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Watch: Florence + The Machine go goth in new video for 'Never Let Me Go'

Watch: Florence + The Machine go goth in new video for 'Never Let Me Go'

What do an ice rink and heaven have in common?

There’s a lot going on in Florence + the Machine’s new video for “Never Let Me Go.”  First of all, Florence Welch has traded in her famous red locks for black hair and a total goth look.

There’s also a tarry substance, similar to blood, running down her face. But she finds solace on, where else, an ice rink with her boyfriend.

[More after the jump...]

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<p>Elliot and Andrew of &quot;The Amazing Race&quot;</p>
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Elliot and Andrew of "The Amazing Race"

Credit: CBS

HitFix Interview: Andrew & Elliot talk 'The Amazing Race'

The latest eliminated team talks harps, bottle-dancing and more
On Sunday (March 4) night's episode of "The Amazing Race," viewers learned a couple interesting facts.
 
We learned that the harp is the national instrument of Paraguay. Seriously, who knew that?
 
We also discovered that if you're stringing a harp, the fastest and best way to go about the task is start at one end and work your way to the other, rather than starting from each end and working your way to the middle.
 
We have Andrew and Elliot Weber to thank for the second lesson. The Twins learned about harp-stringing the hard way, during a key Detour in Sunday's episode. A task that proved easy -- certainly easy relative to the watermelon-stacking alternative -- for other teams became a nightmare for the rocker and the soccer goalie, who were the first to arrive at the challenge, but the last to leave.
 
Coupled with a devilish Roadblock involving dancing and easily breakable bottles of water, Elliot & Andrew had a dreadful Leg and yet all they would have needed was a slightly longer foot-race to the Pit Stop in order to take down Ralph & Vanessa.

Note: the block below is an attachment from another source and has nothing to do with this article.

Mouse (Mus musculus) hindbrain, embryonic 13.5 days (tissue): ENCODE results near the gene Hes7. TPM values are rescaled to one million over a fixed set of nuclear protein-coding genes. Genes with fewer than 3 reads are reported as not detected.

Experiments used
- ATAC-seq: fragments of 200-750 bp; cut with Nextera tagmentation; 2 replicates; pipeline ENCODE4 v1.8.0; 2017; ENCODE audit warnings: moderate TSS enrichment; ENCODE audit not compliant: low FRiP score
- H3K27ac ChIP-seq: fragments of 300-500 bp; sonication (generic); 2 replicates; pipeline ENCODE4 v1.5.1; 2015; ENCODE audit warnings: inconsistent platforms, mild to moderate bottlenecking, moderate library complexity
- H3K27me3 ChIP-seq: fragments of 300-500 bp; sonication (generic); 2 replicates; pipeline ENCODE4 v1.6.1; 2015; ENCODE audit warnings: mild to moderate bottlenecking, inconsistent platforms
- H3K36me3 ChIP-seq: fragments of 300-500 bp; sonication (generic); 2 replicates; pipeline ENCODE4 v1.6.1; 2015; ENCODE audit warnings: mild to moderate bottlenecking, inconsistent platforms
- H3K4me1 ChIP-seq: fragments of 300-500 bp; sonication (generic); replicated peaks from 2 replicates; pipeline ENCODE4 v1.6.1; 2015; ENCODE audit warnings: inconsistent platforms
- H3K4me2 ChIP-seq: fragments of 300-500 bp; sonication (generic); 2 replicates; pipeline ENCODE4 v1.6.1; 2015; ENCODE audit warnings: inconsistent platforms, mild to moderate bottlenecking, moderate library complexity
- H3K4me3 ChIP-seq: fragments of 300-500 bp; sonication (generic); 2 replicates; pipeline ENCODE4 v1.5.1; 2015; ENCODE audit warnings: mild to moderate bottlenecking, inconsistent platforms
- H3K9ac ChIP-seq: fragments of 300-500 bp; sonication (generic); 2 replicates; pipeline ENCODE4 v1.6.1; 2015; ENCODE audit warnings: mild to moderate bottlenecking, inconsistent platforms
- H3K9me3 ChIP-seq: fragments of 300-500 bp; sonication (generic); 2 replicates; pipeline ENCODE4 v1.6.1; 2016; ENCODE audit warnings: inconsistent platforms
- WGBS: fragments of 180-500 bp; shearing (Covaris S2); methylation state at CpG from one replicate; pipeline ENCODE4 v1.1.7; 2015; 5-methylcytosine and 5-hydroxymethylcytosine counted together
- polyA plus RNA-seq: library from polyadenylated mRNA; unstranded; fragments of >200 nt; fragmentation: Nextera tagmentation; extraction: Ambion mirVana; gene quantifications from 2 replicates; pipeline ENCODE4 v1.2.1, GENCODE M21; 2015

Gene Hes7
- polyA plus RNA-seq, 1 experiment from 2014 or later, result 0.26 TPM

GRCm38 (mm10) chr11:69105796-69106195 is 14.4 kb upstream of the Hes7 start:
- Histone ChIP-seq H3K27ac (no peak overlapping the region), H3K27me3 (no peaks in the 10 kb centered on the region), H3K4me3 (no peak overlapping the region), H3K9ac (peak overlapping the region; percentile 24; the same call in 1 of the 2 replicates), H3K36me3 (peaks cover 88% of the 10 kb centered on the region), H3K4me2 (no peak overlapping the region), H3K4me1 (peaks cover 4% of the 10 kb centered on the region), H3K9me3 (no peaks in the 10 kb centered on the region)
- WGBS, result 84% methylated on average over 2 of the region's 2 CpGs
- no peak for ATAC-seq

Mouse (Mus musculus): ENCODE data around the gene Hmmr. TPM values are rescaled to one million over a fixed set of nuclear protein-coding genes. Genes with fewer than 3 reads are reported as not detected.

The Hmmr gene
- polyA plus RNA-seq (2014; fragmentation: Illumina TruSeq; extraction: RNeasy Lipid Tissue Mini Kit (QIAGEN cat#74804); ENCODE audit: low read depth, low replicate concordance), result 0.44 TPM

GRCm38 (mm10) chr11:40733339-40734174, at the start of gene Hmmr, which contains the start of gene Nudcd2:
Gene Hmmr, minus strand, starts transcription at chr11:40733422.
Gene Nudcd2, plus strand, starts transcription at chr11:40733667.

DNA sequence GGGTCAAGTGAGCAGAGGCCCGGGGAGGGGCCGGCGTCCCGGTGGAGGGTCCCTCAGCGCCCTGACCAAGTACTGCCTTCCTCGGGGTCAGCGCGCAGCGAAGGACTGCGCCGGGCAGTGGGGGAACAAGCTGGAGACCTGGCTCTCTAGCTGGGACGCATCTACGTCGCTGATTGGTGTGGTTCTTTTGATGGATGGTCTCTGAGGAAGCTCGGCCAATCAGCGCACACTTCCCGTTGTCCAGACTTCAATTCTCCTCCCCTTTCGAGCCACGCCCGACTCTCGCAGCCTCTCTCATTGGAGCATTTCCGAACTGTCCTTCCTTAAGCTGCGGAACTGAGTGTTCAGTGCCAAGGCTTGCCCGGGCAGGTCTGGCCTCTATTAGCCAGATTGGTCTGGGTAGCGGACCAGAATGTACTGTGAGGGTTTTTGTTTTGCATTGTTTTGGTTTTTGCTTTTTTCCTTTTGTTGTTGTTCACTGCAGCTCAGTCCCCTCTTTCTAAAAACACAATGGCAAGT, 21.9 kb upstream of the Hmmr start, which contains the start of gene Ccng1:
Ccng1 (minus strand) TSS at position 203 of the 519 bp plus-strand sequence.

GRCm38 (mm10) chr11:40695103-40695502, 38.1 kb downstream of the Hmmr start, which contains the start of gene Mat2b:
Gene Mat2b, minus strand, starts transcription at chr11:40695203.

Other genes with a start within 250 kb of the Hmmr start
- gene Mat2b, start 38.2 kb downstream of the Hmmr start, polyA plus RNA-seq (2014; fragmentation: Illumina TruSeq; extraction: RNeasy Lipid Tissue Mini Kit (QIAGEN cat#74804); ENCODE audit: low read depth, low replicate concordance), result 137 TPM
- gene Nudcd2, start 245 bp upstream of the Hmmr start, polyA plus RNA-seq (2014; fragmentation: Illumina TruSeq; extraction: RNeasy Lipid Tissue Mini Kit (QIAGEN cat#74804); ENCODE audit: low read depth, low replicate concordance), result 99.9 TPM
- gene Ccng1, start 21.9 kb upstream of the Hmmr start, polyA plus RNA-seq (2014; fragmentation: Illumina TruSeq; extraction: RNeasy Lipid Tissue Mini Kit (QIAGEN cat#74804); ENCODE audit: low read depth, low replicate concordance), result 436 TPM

In this week's "Amazing Race" exit interview, Elliot and Andrew explain why the Detour and Roadblock were so tough...
 
Click through.
 
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<p>Joseph Kony, leader of the Lord's Resistance Army. </p>

Joseph Kony, leader of the Lord's Resistance Army.

Credit: AP Photo

The ‘Invisible Children’ documentarians launch a new campaign

The plan: to make war criminal Joseph Kony a household name

In 2003, three friends -- Jason Russell, Bobby Bailey and Laren Poole -- traveled to Africa in search of “untold stories.” What they found would inspire a movement and alter the course of their lives.

Each of the boys was a recent college grad with film, structural engineering and mathematics degrees respectively. But it was Russell who spearheaded their initial journey. The young filmmaker had traveled to Kenya in 2000 and, as he recalls in an interview with the 700 Club, had his "American bubble" popped.

"I suddenly realized we are the privileged percentage of the world,” Russell said. “I knew I had to go back to Africa." He reached out to several friends to make the trip with him but it was only Bailey and Poole who responded with equal passion.

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Listen: Sufjan Stevens drops new tracks with s/s/s and Rosie Thomas

Listen: Sufjan Stevens drops new tracks with s/s/s and Rosie Thomas

Indie singer continues fixation with autotune

Always up for a bit of experimentation, indie godhead Sufjan Stevens has two new tracks out today that are superficially very different but both end up sounding roughly the same. Both are underwhelming.

First up is the debut song from his new collaborative group s/s/s, featuring Anticon label mates Serengeti and Son Lux. "Museum Day" is the first single off the "Beak & Claw' EP," which will be available March 20, and includes guests Shara Worden of My Brightest Diamond and adventurous Anticon rapper Doseone.

"Museum Day" is much too long at six minutes, featuring an extended opening that highlights Stevens' recent enthusiasm for autotune (is T-Pain somehow the most influential vocalist of the last decade?). Rapper Serengeti dominates much of the rest of the track with slow flows offering typically cryptic Anticon references and rhymes. Here it here:



Meanwhile, Stevens is also keeping it real on the traditional singer-songwriter side, releasing a split 7" with indie chanteuse Rosie Thomas. It won't be released until Record Store Day on April 21, but you can hear the first track ("Where Were You?") here: